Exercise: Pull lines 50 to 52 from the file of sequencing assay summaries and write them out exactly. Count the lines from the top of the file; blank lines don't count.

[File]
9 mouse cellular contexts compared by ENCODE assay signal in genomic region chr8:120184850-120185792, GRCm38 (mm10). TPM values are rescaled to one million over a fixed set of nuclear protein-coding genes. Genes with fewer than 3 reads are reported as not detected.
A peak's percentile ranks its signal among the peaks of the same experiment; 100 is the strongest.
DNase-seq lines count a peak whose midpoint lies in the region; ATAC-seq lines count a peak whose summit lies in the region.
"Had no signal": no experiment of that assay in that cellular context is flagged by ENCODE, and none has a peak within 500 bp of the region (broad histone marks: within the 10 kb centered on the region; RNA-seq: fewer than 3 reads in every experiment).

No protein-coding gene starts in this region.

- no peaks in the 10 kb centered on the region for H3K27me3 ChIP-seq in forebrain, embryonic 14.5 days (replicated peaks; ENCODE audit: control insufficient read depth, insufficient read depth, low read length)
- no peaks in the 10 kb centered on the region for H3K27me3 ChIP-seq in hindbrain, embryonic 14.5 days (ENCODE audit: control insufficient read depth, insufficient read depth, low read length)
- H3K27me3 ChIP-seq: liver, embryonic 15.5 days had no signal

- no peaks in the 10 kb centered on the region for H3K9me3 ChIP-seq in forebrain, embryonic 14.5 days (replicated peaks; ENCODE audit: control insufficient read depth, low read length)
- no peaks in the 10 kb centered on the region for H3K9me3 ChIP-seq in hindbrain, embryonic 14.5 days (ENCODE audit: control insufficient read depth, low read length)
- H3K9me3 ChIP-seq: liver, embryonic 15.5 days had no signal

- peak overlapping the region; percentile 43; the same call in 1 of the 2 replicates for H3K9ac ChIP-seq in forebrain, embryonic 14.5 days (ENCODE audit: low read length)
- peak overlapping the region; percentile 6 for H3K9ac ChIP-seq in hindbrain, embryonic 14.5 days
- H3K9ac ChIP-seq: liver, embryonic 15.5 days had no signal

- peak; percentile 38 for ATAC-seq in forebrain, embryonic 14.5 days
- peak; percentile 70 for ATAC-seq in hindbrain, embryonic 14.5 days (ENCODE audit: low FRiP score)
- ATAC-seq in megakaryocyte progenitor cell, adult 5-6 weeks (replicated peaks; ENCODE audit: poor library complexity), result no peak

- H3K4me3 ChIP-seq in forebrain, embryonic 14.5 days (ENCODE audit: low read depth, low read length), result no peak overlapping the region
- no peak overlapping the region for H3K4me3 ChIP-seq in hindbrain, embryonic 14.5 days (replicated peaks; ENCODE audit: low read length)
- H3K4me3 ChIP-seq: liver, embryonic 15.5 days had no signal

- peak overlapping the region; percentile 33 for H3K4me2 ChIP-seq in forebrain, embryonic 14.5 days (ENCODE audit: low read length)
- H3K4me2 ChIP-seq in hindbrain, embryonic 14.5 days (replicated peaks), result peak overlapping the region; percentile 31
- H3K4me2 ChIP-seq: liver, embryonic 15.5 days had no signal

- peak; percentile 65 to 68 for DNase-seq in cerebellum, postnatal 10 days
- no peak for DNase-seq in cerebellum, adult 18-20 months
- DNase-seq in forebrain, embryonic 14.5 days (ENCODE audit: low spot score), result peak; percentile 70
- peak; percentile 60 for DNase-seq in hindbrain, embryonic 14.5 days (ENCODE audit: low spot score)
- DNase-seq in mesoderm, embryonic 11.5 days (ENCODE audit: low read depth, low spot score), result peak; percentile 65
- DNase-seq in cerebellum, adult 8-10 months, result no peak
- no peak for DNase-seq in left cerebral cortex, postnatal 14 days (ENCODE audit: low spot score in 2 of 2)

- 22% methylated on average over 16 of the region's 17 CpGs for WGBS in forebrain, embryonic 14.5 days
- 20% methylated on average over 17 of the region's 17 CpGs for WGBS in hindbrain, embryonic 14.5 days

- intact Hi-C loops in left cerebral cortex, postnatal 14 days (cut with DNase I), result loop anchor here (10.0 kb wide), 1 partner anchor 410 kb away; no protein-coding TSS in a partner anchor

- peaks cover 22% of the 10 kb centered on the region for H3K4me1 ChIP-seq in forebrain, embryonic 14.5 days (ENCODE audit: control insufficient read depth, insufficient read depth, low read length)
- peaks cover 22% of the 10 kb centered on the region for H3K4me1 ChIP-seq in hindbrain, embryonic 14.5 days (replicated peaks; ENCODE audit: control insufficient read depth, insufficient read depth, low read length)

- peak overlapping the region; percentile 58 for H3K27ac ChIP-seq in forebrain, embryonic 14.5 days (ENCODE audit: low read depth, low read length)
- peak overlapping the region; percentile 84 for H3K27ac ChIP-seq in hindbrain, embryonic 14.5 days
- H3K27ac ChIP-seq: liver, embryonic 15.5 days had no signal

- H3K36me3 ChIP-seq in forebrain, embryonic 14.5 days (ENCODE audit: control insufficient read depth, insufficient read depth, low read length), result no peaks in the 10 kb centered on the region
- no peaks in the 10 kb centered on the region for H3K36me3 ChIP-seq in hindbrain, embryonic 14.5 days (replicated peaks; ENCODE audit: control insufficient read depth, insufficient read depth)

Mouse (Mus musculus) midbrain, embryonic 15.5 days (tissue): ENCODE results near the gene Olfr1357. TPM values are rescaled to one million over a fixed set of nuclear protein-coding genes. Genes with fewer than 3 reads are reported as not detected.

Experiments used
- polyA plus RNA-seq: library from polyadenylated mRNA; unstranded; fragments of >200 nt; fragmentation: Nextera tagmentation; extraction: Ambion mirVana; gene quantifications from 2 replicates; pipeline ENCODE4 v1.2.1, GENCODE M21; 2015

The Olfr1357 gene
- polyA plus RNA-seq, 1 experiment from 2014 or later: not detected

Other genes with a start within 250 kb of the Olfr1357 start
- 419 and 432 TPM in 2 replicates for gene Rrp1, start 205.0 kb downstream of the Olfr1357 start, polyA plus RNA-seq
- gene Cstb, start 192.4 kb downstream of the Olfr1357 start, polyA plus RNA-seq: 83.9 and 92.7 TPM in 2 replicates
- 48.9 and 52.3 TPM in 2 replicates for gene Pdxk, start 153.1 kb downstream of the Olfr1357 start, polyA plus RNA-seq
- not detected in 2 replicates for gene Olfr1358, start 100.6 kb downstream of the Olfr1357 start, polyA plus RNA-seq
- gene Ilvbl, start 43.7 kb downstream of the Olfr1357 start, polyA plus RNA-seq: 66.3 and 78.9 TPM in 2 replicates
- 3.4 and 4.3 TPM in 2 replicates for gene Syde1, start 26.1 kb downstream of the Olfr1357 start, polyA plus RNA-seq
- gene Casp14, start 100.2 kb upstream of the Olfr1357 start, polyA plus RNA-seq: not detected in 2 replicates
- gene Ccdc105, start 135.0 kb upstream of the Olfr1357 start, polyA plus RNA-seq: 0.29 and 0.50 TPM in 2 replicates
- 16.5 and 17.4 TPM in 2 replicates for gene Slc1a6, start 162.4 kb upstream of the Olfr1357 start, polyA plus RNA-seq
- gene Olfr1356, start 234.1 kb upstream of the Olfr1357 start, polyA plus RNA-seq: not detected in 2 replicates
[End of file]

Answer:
- not detected in 2 replicates for gene Olfr1358, start 100.6 kb downstream of the Olfr1357 start, polyA plus RNA-seq
- gene Ilvbl, start 43.7 kb downstream of the Olfr1357 start, polyA plus RNA-seq: 66.3 and 78.9 TPM in 2 replicates
- 3.4 and 4.3 TPM in 2 replicates for gene Syde1, start 26.1 kb downstream of the Olfr1357 start, polyA plus RNA-seq